The par for each hole or pool may be arbitrarily fixed in accordance with previous experience, and depending upon the distance between the respective pools. The pools may be formed of circular pieces of stiif paper preferably about four inches indiameter or slightly greater than the longest dimension of the frog.
Inplaying the game, as many frogs will be used as there are players and each player in turn will endeavor to cause the frog to advance by a succession of somcrsaults from one pool to the next. In case the frog fails to alight right side up after executing a somersault, the contestant responsible therefor must go back to the starting place and start anew.
The frog or other animal is preferably made with a wooden base block and a shell of tin, papier mzich, celluloid or other suitable material.
While I have shown and described the preferred'form of the invention and the various waysin which it may be used, it will be understood that the invention is not limited thereto, but that modifications may be made in the structure thereof, and various other ways may be devised for using the invention, all of which fall within the scope of the invention as defined by the appended claims.
lVhat is claimed is 1. A game comprising a plurality of pieces adapted to be arranged in spaced relation on a surface to be played upon, and a toy comprising a body with a flat under surface, and a leaf spring extending upwardly from the body and having one end anchored in the body and its other end free andoperable by the sudden release of pressure previously imposed thereon to propel the toy from one of said pieces in the direction of another piece by a series of indeterminate jumps. I
A game comprising a plurality of flat pieces adapted to be placed on a surface to be played upon to represent pools of alter, and a toy representing a frog with a body having a. flat under surface on which it normally rests, and a leaf spring extending upwardly from the body with one end anchored in the body and the other end free, the tension and inertia of the spring when compressed and suddenly released being operable to propel the toy in forward direction.
A toy formed to simulate a q-uadruped with a body having a flat under surface on which it normally rests, a leaf spring extending upwardly from said body with its upper end bent rearwardly, the lower end of the spring being anchored in the body, and the other end being free and operable by the sudden release of pressure previously imposed thereon to cause the quadruped to turn a somersault.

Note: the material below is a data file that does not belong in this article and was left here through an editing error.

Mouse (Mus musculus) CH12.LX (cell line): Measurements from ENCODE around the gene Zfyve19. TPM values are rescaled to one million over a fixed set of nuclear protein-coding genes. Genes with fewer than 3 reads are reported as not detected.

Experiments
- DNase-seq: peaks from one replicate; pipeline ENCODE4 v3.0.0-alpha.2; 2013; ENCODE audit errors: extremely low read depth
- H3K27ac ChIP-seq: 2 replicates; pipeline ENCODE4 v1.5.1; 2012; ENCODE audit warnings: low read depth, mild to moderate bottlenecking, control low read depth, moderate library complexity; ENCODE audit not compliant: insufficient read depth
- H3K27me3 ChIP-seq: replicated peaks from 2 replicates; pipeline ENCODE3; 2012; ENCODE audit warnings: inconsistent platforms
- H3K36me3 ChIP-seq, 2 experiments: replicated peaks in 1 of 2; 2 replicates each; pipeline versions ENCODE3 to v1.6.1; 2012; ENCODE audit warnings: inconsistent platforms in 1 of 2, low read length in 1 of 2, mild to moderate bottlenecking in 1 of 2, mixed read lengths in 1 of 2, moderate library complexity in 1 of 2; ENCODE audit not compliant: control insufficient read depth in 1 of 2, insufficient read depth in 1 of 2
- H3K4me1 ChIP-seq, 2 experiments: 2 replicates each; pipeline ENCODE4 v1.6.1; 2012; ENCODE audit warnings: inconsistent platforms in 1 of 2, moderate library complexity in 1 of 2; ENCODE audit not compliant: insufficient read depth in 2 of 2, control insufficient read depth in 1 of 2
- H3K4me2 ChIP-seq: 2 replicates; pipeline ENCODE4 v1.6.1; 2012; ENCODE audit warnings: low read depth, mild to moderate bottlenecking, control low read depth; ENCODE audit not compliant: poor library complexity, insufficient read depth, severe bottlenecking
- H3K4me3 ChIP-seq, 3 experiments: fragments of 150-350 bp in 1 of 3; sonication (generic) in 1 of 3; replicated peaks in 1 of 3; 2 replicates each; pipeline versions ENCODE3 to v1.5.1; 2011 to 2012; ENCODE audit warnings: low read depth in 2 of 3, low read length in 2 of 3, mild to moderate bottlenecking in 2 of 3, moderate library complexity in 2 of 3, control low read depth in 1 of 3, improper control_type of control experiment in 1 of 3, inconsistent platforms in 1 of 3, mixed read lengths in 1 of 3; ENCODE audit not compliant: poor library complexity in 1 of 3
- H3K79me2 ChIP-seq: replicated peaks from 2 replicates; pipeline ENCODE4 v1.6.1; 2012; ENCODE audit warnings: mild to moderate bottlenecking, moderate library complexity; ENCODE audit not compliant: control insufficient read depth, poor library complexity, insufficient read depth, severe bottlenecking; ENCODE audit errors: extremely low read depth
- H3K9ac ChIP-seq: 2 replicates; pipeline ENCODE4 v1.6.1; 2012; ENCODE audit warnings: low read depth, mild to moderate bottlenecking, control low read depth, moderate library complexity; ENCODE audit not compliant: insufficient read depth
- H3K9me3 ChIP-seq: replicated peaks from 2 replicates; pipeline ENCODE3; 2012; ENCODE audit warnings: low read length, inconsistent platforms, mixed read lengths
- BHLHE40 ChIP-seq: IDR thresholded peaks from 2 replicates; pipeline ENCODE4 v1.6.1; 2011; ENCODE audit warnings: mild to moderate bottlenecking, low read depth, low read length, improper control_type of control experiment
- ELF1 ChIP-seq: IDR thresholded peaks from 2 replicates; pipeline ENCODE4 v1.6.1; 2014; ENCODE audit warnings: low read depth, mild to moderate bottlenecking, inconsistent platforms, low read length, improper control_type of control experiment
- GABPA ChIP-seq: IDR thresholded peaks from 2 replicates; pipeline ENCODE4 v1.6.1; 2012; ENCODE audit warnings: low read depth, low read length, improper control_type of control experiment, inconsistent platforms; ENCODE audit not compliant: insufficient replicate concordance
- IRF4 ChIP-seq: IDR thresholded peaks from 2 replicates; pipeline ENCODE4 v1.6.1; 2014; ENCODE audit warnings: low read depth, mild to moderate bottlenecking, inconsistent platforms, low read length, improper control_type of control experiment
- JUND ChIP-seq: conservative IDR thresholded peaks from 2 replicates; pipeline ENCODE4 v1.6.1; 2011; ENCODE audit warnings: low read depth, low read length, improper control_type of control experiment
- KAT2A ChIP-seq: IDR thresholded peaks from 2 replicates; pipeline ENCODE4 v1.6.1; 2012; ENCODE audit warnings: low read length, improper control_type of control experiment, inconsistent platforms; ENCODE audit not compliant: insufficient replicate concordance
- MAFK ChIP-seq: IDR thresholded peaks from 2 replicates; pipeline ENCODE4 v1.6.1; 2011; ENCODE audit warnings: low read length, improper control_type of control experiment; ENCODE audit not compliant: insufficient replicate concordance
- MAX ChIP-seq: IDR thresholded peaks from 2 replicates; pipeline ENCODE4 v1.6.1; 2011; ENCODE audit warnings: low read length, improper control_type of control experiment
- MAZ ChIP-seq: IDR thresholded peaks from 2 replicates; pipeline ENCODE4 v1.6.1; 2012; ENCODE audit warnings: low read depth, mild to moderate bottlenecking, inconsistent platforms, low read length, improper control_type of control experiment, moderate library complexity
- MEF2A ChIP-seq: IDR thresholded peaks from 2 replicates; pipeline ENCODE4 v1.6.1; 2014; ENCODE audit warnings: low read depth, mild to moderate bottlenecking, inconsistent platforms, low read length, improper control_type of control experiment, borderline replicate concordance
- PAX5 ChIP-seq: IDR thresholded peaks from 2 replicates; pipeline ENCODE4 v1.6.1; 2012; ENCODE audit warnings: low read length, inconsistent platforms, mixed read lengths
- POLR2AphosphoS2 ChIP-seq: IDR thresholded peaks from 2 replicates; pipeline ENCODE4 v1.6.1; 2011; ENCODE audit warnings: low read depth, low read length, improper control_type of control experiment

4. A toy formed with a body having a flat under surface, a leaf spring having one end anchored in the body and extending upwardly therefrom, the other end of the spring being free, the tension and inertia of the spring when compressed and suddenly released. being operable to cause the toy to turn a somersault, and weight on said spring near its free end to increase the inertia thereof.
5. A toy formed to simulate a quadruped and having a fiat under surface, an upwardly extending leaf spring anchored in the body, and a weight slidably adjustable longitudinally of the spring to vary its enertia, and adapted when compressed and suddenly released to cause the quadruped to turn a somersault, said weight being light compared with the body, so that the quadr-uped will normally come to rest with the fiat surface underneath.
6. A toy comprising a rectangular block, a hollow body secured to and coveringsaid block and shaped and colored to simulate an animal, the covering being so disposed with relation to the block that one of the largest rectangular faces of the bloclrforms the under side of the toy, a leaf spring having one end anchored in the block and extending upwardly therefrom through said covering, and operable when compressed and suddenly released to cause the quadruped to turn a somersault.
7. A toy comprising a base block, a hollow shell secured to and covering said shell and shaped and colored .to simulate an animal, a leaf spring having oneend anchored in the block and extending upwardly and rearwardly through said covering, and having a weight slidably adjustable longitudinally of its free end portion, said weight being lighter than the block.
In testimony that I claim the foregoing as my own, I have hereto afiixed my signature.
OLIVER P. SPILMAN.